Asked by BNS to comment whether Lithuania needs a new format of emergency coordination, Prime Minister's Chancellor Deividas Matulionis said "formally its' not needed but informally it's really needed."
"I would say different institutions talked rather differently … and I would say they truly lack coordination. I therefore think that, first of all, we have to clearly know what really happened, all circumstances, and then the same comments have to follow. I think that every officer, especially statutory, must coordinate every position with political leadership, and in this case, I believe, such free commenting is unacceptable and should not be tolerated. These are fairly serious issues," the head of the Prime Minister's Office said.
"I think such mistakes should not be repeated in the future. The fact that this time comments were, unfortunately, rather contradictory, is probably down to certain relaxation during the vacation period," Matulionis added.
The Press Service of the President has told BNS there's no need to set up new institutions but the existing ones should carry out their functions more responsibly.
"Every institution in Lithuania must responsibly carry out its functions and, if needed, ensure effective inter-institutional coordination of actions and positions. There's no point in setting up new institutions or formats as Lithuanian airspace control, protection and defense is a key function of the Air Force," the Office said in a statement.
The Ministry of Foreign Affairs says it "coordinates its positions and decisions with representatives of other institutions at all levels." The ministry acknowledges, however, that internal "miscommunication" happens sometimes.
"We all understand pretty well that a situation caused by "a human factor or error" costs a lot. But if every civil servant or politician does not feel personal responsibility for his/her decisions or positions expressed in the public, then even the best system of inter-institutional cooperation will not serve its purpose. We try to learn and make conclusions from every similar incident," Daiva Rimašauskaitė of the Ministry of Foreign Affairs told BNS.
Meanwhile, the Ministry of National Defense says it "would support all initiatives which would help to improve coordination."
Defense and security policy expert Aleksandras Matonis told BNS Lithuanian state institutions have fairly professional PR structures but, he added, separate institutions acted independently during the teddy-bear incident and did not coordinate their actions.
"An example of that is "isolated" communication of the national defense system, intersecting with messages sent by officers of other institutions, for example, the Civil Aviation Administration. The teddy-bear case is very similar to the incident in September 2005 when a Russia fighter jet Su-27 crashed in Lithuania and the Ministries of Foreign Affairs and National Defense set up a response team only several days later. Only in the teddy-bear flight case, there are no visible common actions a month and a half after the incident," Matonis said.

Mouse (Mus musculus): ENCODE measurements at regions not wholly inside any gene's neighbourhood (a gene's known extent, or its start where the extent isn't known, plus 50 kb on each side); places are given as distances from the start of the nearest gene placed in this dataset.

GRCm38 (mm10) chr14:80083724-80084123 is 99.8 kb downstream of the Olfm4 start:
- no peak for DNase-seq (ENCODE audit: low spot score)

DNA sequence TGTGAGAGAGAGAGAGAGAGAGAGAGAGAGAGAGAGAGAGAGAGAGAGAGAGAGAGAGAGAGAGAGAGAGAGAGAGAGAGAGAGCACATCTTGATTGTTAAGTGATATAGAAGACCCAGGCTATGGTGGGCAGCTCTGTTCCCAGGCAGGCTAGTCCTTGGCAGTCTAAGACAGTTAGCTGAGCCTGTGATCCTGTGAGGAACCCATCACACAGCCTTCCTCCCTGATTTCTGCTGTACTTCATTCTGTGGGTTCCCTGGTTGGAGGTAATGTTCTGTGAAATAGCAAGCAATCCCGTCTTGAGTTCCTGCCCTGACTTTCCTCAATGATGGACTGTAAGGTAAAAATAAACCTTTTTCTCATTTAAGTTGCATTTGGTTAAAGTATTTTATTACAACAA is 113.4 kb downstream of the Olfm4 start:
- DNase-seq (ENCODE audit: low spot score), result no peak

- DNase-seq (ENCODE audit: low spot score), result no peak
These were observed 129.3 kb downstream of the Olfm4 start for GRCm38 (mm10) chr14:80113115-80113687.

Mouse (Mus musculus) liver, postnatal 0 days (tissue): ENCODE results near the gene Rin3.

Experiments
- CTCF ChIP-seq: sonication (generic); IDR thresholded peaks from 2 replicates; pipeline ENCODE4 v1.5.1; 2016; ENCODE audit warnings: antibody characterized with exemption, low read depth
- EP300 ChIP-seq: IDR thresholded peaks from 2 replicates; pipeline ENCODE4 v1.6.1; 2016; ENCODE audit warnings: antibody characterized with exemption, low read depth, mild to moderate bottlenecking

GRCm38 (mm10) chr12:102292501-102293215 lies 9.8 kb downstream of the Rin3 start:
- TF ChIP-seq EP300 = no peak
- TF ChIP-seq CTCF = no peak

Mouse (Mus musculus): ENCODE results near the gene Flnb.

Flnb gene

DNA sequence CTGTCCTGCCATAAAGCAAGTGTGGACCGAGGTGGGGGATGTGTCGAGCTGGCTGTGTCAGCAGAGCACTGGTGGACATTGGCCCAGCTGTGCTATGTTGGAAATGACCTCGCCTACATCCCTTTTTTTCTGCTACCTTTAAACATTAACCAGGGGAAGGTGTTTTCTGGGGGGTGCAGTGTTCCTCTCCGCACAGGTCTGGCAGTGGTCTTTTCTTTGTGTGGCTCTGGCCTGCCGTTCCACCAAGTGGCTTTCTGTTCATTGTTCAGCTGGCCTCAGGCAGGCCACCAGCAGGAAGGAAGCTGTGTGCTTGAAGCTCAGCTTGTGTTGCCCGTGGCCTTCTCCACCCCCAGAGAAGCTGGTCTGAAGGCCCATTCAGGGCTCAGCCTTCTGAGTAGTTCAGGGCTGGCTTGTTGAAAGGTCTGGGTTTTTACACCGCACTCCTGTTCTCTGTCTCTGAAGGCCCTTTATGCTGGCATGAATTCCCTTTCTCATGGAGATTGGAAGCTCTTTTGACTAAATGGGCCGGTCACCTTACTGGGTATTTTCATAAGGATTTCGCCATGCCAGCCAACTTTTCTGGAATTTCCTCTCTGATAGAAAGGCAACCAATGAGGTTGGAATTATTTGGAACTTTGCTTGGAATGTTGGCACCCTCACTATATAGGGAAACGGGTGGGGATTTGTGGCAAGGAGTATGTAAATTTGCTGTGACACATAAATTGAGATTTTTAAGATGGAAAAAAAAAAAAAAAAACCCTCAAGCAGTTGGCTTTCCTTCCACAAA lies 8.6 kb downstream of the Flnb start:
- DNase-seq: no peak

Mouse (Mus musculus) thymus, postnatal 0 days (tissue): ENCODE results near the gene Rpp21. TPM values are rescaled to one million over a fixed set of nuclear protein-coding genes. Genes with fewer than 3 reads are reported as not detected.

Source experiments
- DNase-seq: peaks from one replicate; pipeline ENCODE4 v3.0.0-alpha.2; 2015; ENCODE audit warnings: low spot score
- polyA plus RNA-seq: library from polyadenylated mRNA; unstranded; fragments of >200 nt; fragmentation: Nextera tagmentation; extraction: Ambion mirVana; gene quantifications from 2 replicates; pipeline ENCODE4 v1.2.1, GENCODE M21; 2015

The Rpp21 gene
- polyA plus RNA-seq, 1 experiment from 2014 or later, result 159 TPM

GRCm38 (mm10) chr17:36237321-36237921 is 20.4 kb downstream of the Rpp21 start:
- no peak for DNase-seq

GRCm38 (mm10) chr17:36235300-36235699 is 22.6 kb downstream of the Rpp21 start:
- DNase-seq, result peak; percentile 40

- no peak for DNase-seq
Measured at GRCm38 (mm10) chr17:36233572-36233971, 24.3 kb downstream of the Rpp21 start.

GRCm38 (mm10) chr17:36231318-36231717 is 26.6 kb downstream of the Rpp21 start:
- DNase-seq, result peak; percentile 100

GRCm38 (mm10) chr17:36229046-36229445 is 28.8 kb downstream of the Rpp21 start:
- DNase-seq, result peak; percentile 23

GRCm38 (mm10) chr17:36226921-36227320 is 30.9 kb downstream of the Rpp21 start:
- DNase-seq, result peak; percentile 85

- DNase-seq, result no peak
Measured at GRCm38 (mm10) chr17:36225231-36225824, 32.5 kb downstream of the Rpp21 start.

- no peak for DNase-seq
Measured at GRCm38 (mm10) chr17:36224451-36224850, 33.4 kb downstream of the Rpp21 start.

He said common training of PR specialists of state institutions would be one of the ways to avoid such situations in the future.
Swedish activists announced last month they had flown into the territory of Belarus on 4 July and airdropped hundreds of teddy-bears with atteched messages promoting the freedom of speech and human rights.
The Belorussian authorities initially denied the fact such a flight took place. But after less than a month, President Alexander Lukashenko sacked the commander of the country's Air Force and threatened Lithuania with retaliatory actions. Belarus also ordered the Swedish ambassador out of the country and later asked Lithuania's Prosecutor General's Officer for help in investigating the incident.
The Prosecutor General's Officer announced last Thursday that Lithuania's State Border Guard Service had launched a pre-trial investigation into illegal border-crossing and violation of international flight regulations.
Initially, Lithuania said it had no information on the incident. But after a deputy director of the Civil Aviation Administration said an administrative case might be initiated, the army's positions changed. Commander of the Lithuanian Air Force Major General Edvardas Mažeikis said the Swedish teddy-bear flight from Lithuania to Belarus on 4 July probably took place but no violation was recorded.